South Lanarkshire Council has introduced a number of safer walking routes in East Kilbride to make it easier and safer for people with sensory impairments to get around the town.
The move follows a presentation by two organisations, Deafblind Scotland and Visibility, to South Lanarkshire Council’s Road Safety Forum, in which they highlighted the dangers everyday objects can pose to disabled people, particularly those who are blind, deafblind or partially sighted.
Following the presentation, the three organisations identified and assessed five journeys to and from key locations in East Kilbride. Among the obstacles and obstructions identified were cycle stands, A-frame notice boards, bollards and refuse bins. Other potential hazards included overhanging vegetation, footways in need of repair, large puddles and loose paving.
All of these issues have been addressed, creating a safer environment for everyone using the roads and footways involved.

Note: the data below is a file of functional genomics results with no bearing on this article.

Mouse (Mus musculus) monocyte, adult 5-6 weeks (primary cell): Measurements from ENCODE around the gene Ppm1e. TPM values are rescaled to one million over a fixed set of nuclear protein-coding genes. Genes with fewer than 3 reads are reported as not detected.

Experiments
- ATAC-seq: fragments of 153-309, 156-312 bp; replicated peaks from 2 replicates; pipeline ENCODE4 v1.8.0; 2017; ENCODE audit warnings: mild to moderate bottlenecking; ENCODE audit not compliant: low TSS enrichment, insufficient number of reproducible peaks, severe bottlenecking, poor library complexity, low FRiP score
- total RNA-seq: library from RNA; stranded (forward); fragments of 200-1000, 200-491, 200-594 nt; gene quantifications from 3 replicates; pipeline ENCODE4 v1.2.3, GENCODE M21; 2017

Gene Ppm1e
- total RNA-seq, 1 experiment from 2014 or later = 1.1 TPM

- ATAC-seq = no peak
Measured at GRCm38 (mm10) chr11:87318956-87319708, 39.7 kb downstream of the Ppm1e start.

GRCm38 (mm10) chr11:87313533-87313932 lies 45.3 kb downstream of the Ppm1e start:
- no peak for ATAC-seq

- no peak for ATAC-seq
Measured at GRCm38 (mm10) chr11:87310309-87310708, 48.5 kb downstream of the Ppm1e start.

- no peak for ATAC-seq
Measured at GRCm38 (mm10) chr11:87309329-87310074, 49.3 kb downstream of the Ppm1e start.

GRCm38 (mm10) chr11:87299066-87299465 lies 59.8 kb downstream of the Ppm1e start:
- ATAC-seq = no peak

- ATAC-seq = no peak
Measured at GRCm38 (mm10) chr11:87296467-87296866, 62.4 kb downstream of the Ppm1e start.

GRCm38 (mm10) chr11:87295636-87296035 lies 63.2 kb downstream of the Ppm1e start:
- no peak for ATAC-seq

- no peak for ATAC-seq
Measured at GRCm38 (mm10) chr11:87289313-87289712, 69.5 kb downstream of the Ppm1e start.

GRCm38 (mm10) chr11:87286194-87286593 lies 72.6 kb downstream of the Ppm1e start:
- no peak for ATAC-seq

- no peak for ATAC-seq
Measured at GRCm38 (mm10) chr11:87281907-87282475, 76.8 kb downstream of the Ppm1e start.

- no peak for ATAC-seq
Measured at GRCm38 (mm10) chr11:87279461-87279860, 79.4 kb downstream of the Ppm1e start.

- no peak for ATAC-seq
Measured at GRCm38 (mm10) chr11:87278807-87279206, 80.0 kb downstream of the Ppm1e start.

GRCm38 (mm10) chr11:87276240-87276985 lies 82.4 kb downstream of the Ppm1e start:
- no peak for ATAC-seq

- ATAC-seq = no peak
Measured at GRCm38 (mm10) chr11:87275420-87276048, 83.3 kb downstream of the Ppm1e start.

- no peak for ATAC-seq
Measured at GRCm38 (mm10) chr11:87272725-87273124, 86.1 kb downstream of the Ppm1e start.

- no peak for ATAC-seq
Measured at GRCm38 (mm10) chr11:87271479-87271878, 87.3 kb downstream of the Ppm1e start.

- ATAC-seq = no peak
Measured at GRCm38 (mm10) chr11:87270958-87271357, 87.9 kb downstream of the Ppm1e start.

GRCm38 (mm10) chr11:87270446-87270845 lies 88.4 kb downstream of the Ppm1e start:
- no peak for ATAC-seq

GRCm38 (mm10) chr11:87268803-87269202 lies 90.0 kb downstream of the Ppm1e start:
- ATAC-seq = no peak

Timings of signalised pedestrian crossings were also investigated to ensure they allowed adequate time to cross the road.
Tactile paving, the raised bumps in the pavement found at crossing points, were also introduced at several locations. Some were also removed where they were not needed.
Councillor Graham Simpson, chair of the Road Safety Forum, said: “The presentation by Deafblind Scotland and Visibility made everyone think of the difficulties faced by blind, deafblind or partially sighted people.
“Some of the problems were easily solved by simple maintenance or introducing road safety measures such as tactile paving.
“Others involved more complicated processes, such as investigating the timing of signalled pedestrian crossings or introducing dropped kerbs.
“We will ensure the findings are shared with the appropriate roads personnel, so they can take note of these matters when delivering new and routine maintenance and improvement projects.”
Ruth Dorman, chief executive of Deafblind Scotland, said: “It is extremely encouraging South Lanarkshire Council has taken steps to improve the accessibility of walking routes for those with visual and hearing impairments.
“Deafblind Scotland hopes other councils and organisations can follow suit and take into consideration the obstacles on walking routes which endanger lives.”